The 2021 World Juniors are off and running, and as anticipated, Canada has come out of the gates with a 2-0-0 record to start the tournament. After a complete blowout win against an undermanned Germany squad in their opener, Canada found themselves up against a much stingier and tighter checking Slovakia team in game 2 but were able to prevail with the win.
Canada has outscored their opponents 19-3 and outshot their opponents 67-33 in the first two games, so one would be left to think there should be no concerns for this Canadian squad heading into their 3rd game tonight against Switzerland, BUT is that honestly the case?
In my opinion, some concerns could really come to light, especially as the opponents get stronger with their special teams play.
Getting a true read on many aspects from the Germany game would be tough. Sure they put up 2 powerplay goals, 2 shorthanded goals, and 16 total goals. Still, as everyone who watched the game would understand, many of those pucks that were even just thrown at the net should have never gone in and wouldn’t have on most goalies, so the final score didn’t give a true picture of how the game was actually played.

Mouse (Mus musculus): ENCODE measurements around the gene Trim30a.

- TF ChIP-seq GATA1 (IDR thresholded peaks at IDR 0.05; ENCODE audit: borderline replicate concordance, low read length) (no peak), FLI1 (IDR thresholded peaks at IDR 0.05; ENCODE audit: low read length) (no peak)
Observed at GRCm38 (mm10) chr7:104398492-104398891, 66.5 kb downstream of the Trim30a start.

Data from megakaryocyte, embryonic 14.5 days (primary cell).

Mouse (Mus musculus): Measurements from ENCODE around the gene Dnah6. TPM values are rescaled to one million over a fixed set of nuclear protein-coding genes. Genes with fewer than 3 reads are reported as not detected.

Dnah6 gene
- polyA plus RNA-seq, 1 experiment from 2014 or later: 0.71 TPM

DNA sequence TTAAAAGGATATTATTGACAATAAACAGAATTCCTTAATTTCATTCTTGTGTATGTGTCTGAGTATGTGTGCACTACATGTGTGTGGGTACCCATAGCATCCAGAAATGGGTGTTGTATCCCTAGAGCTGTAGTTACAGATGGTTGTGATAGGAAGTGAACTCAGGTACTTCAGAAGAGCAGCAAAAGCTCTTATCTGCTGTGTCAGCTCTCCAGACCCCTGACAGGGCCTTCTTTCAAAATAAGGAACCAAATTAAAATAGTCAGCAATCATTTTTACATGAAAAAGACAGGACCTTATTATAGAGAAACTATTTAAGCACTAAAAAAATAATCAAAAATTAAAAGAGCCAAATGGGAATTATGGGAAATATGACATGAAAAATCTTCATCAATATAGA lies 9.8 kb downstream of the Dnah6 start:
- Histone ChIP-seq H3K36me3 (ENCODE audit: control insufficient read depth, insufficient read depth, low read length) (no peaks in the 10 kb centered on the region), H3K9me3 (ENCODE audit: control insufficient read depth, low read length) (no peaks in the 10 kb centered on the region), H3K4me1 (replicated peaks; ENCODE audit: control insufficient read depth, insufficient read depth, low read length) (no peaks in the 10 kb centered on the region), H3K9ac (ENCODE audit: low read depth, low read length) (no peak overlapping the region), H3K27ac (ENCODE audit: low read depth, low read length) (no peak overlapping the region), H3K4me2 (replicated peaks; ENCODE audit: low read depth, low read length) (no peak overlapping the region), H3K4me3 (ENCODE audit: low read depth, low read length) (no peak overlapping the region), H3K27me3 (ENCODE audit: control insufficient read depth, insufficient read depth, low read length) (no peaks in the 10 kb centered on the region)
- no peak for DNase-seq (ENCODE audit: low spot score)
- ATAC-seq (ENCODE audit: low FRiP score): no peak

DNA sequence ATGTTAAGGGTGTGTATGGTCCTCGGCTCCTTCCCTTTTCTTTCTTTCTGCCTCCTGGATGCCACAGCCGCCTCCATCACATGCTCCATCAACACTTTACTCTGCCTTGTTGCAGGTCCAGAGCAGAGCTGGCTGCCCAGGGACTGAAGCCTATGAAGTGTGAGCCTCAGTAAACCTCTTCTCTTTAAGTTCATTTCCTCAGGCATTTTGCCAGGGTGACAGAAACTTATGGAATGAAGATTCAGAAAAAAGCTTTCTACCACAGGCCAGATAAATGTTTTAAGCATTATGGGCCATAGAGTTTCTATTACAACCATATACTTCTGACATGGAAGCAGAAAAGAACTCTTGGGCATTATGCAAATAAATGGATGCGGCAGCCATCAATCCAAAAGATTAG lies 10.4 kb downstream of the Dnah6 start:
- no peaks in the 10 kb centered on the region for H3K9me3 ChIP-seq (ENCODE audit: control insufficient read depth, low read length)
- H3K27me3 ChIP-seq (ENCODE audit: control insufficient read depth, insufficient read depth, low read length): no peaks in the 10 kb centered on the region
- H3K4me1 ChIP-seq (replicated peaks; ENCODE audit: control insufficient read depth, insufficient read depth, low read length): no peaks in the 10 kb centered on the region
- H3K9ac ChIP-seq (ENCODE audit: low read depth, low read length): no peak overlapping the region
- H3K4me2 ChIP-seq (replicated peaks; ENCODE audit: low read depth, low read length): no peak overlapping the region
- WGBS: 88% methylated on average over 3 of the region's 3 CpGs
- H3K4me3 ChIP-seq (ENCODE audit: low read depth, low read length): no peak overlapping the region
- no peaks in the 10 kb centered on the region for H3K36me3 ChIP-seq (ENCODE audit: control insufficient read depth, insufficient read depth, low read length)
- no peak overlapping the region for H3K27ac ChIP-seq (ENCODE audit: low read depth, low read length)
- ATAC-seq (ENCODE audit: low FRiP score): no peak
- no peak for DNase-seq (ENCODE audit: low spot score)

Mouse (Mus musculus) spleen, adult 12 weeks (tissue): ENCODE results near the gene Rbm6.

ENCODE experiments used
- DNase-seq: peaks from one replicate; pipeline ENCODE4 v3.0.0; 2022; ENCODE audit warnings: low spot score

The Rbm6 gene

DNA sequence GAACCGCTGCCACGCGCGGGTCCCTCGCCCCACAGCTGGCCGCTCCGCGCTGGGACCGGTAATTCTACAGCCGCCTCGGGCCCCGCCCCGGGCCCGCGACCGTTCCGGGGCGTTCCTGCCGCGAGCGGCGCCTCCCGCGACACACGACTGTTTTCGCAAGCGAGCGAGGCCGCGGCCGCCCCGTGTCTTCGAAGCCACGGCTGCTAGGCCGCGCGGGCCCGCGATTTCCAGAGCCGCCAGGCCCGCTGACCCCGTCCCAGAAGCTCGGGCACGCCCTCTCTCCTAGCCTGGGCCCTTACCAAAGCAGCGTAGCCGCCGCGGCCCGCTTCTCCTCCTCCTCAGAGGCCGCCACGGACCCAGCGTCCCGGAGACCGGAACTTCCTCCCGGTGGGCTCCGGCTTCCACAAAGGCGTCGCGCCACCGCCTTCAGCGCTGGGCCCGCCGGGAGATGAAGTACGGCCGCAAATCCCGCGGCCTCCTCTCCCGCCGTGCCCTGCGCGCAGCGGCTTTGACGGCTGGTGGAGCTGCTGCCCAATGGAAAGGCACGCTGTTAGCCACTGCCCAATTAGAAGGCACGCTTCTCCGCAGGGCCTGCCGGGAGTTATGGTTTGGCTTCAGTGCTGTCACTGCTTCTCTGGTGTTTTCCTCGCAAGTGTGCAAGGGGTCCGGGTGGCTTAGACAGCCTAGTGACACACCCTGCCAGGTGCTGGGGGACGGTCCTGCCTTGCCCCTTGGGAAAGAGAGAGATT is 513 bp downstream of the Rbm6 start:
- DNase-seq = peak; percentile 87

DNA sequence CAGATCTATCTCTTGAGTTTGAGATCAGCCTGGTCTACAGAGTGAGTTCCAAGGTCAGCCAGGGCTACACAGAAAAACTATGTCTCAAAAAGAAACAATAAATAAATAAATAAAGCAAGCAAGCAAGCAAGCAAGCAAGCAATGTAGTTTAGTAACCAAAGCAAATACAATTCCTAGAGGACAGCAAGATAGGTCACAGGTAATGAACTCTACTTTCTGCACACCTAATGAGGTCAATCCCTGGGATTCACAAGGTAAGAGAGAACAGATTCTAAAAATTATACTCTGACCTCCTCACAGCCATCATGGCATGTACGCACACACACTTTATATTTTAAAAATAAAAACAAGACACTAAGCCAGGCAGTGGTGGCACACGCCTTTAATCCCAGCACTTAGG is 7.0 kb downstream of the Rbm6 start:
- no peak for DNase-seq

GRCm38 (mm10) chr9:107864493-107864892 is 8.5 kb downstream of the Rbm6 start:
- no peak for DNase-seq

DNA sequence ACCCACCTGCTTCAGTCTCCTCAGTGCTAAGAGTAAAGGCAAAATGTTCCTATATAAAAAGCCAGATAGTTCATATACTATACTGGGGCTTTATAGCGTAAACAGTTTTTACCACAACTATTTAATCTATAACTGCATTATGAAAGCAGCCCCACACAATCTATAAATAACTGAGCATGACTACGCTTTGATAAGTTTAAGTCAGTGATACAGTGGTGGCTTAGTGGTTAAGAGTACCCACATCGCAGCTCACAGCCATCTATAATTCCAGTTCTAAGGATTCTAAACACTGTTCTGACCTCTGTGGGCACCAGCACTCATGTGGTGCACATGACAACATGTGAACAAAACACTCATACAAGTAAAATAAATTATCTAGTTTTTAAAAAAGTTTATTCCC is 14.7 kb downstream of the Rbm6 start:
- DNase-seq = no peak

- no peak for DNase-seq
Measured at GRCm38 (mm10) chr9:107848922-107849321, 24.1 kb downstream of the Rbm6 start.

Canada’s first powerplay goal by Peyton Krebs was questionable, as it seemed the puck had crossed the line well after the clock hit 0:00, and their other powerplay goal was the meaningless 12th goal of the game.
In the game against Slovakia, the Canadian powerplay was held off the scoresheet on their 2 attempts, including their first powerplay of the game, where they failed to even register a shot on goal.
Canada’s penalty kill has been the most concerning but has been quietly overshadowed by their wins.
In the game against Germany, Canada gave up 2 powerplay goals on only 4 kills. In the game against Slovakia, Canada gave up 1 goal on only 3 kills, for a tournament total of 3 powerplay goals against on only 7 kills.
In a short tournament like this and a one and done scenario for all elimination games, special teams can play a major role in each game and be a big determining factor in how far a team will go.
Special teams will definitely be something to keep our eyes on for Canada as the tournament progresses. With the powerplay only clicking at 40% (ranked 5th best in the tournament) and the penalty kill running at a dismal 57% (ranked 8th best in the tournament), Canada will need to turn things around quickly on special teams if they have any plans on matching up tough against some of the other tournament powerhouses like Sweden, the USA, and Russia.
Team Canada will continue their quest for gold tonight as they take on Team Switzerland at 6:00 pm est.